Lotka-Volterra equations mistake
I have a problem with the Lotka-Volterra equations themselves. I believe that they might be wrong. Here is my reasoning - I would appreciate it if someone could find a flaw in it!
The equations are generally of the form, as quoted from "A Modern Introduction to Differential Equations 2nd edition by Henry Ricardo":
**My issue:** The $xy$ terms represent the number of possible interactions between two species. However, they only represent the number of possible *one-on-one* interactions between the two species. In order to account for *all* the possible interactions, such as $(x-1)$ predators acting on $2$ preys, shouldn't we arrive at and thus ?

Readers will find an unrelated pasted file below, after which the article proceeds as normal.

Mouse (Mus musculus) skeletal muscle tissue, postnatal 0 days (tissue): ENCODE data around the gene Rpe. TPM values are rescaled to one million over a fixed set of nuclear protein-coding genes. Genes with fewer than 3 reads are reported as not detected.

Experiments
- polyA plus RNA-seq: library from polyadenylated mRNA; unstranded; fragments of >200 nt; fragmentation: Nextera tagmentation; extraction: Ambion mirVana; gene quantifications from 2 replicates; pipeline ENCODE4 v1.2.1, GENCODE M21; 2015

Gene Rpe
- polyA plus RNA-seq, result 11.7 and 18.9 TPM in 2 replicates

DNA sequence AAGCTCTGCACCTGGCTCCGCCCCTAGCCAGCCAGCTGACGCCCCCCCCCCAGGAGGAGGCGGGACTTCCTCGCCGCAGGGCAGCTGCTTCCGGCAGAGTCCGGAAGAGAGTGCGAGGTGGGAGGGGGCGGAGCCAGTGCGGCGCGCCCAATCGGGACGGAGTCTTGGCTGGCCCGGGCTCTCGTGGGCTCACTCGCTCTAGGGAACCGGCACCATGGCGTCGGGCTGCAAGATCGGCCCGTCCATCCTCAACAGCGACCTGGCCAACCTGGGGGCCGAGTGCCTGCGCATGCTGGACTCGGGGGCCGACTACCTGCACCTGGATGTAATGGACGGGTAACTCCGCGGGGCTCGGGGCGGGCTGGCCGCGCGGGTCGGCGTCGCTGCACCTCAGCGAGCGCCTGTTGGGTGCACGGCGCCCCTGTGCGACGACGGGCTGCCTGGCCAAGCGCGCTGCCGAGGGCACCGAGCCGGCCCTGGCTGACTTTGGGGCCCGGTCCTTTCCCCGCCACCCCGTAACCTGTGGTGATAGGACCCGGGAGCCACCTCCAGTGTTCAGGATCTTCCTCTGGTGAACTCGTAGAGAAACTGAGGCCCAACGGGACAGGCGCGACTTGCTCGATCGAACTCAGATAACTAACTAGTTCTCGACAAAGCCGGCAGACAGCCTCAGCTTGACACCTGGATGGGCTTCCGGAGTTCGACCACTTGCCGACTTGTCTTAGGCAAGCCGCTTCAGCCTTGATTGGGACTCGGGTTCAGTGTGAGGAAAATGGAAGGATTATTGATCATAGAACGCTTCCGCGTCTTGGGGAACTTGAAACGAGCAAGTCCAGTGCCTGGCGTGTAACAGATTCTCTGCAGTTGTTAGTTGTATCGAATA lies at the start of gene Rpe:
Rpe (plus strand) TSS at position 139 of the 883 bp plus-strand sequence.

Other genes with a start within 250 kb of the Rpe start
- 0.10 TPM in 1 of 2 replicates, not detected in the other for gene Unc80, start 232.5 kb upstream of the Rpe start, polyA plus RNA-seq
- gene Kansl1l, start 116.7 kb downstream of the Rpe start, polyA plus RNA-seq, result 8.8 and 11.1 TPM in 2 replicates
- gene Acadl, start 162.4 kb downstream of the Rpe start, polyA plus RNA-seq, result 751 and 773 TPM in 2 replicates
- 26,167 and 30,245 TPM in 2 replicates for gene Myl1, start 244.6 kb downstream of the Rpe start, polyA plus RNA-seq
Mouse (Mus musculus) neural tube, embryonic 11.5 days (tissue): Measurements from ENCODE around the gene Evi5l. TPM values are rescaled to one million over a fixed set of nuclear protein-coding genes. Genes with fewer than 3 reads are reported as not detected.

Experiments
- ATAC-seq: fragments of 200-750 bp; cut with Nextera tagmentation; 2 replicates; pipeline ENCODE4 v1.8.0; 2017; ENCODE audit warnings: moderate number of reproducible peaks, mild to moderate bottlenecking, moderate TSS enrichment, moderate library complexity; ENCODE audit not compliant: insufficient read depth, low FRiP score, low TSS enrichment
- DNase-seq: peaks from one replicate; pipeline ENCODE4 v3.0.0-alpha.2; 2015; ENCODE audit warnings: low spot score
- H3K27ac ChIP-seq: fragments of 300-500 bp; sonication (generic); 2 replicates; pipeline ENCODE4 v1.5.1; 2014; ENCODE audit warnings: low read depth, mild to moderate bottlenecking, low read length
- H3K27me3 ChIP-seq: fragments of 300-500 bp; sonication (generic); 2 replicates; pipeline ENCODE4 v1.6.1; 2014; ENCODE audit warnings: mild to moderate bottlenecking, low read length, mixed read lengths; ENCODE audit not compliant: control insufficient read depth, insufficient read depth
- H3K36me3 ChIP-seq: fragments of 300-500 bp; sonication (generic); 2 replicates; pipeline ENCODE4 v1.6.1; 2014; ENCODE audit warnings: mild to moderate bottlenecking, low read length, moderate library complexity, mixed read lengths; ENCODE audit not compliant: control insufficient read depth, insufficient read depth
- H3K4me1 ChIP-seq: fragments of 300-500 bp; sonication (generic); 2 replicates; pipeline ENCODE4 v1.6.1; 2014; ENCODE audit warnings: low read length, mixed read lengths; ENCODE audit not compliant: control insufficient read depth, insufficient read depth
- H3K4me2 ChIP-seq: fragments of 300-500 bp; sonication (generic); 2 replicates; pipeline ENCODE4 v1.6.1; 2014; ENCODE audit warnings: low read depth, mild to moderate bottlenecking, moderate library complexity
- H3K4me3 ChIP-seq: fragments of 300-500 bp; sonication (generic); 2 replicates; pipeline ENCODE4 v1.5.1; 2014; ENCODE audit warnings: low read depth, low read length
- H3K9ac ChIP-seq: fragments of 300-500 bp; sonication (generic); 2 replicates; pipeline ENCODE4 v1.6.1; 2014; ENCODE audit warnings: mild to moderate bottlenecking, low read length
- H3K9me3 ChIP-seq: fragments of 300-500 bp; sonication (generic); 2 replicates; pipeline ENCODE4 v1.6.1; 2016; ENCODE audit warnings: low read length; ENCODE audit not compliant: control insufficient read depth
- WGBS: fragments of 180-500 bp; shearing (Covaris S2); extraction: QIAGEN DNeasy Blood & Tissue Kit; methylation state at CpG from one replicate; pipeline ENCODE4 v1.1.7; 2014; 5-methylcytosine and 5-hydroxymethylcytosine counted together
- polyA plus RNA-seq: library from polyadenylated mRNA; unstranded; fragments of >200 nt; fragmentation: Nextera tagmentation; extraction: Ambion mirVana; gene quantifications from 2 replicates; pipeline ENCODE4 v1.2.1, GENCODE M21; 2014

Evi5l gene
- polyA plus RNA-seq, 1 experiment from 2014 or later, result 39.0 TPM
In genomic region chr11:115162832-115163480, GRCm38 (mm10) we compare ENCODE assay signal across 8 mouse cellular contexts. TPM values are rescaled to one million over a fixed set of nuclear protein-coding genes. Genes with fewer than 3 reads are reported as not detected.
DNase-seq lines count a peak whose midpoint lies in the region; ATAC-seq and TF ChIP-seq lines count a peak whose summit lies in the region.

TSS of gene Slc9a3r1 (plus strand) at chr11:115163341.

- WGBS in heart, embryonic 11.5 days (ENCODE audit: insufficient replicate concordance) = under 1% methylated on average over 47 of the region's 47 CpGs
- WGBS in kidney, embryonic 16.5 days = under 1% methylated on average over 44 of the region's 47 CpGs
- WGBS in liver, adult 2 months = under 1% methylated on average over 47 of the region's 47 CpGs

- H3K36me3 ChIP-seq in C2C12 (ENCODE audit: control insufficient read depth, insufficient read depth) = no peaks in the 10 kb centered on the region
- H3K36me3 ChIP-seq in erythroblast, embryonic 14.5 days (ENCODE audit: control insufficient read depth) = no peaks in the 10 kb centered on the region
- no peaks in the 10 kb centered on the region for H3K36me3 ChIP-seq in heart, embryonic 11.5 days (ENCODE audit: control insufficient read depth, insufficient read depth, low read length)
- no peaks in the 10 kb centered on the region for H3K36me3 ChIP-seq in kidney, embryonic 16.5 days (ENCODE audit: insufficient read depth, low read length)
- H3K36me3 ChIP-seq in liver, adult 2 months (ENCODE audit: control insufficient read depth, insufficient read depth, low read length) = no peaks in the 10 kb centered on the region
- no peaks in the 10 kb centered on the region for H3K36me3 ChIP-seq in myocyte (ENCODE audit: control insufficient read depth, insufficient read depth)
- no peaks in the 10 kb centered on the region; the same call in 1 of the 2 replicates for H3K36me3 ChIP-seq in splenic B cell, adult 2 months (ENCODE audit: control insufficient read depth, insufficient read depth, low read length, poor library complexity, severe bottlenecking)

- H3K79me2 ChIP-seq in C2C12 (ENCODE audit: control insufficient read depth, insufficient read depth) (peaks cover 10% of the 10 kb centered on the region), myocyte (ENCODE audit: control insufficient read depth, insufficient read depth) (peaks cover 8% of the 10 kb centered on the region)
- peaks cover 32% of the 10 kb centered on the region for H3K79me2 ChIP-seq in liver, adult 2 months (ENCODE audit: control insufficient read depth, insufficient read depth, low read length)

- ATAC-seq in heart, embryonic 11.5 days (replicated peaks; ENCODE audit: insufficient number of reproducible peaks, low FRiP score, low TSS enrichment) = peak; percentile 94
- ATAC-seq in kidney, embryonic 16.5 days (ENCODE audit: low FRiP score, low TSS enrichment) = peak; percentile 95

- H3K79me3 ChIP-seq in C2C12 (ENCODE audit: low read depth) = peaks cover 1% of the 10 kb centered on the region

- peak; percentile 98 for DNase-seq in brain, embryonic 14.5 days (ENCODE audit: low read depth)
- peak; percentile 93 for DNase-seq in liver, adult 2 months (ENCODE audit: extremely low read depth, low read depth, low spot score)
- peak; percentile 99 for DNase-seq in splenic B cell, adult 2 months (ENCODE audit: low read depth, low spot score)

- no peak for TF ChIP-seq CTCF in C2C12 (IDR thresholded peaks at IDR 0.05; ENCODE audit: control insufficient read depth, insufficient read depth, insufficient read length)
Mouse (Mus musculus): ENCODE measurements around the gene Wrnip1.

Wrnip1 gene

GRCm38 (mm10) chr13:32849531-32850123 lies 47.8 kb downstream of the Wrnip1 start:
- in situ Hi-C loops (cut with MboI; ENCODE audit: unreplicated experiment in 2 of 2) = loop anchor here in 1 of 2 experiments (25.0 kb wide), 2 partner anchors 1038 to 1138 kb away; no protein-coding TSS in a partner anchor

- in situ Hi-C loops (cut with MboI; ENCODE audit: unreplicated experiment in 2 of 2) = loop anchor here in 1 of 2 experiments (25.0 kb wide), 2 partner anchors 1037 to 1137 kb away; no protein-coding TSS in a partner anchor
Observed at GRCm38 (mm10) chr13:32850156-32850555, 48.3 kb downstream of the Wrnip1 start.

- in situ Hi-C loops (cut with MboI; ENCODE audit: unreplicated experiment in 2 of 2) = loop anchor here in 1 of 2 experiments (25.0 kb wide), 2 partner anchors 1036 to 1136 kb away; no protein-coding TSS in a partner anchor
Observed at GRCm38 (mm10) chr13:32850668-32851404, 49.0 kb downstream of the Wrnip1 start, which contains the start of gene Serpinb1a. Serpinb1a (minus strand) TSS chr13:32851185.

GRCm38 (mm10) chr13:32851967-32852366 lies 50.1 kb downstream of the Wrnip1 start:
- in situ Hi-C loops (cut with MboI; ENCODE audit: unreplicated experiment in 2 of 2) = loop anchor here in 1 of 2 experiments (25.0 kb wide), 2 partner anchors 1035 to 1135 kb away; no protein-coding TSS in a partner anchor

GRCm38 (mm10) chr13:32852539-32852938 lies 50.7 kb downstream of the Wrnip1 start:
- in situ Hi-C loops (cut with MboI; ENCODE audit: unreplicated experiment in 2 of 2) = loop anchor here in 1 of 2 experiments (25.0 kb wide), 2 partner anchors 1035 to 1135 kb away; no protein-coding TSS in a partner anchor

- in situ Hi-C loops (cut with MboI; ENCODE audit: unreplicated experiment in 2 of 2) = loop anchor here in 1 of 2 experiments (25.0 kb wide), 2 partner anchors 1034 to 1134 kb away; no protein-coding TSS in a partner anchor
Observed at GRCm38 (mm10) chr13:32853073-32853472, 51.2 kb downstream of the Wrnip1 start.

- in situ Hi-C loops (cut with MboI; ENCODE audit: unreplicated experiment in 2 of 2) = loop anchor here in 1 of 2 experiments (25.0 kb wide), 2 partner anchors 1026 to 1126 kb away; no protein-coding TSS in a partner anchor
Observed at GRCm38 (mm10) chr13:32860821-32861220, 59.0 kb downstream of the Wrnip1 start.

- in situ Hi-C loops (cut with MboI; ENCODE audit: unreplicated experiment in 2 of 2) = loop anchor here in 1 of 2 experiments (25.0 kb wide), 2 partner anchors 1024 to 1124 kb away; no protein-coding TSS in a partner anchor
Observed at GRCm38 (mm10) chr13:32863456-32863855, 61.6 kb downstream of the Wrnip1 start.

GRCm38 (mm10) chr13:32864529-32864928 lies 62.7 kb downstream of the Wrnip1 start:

Doesn't this make the number of interactions proportional not to the product of the number of predators and prey, but to their exponentiation?
Re: Lotka-Volterra equations mistake
The LV system is a model, nothing more. In this case a model that is amenable to solution. The didn't have computers to simulate differential equations back in the 1920s so closed form solutions were important.
Originally Posted by abscissa
Your system is also a model. Maybe it's more accurate maybe not. But it certainly seems to be much more difficult to solve if not impossible to find a closed form solution for.
I suspect LV were after the simplest model they could use that captured the essence of the predator prey problem.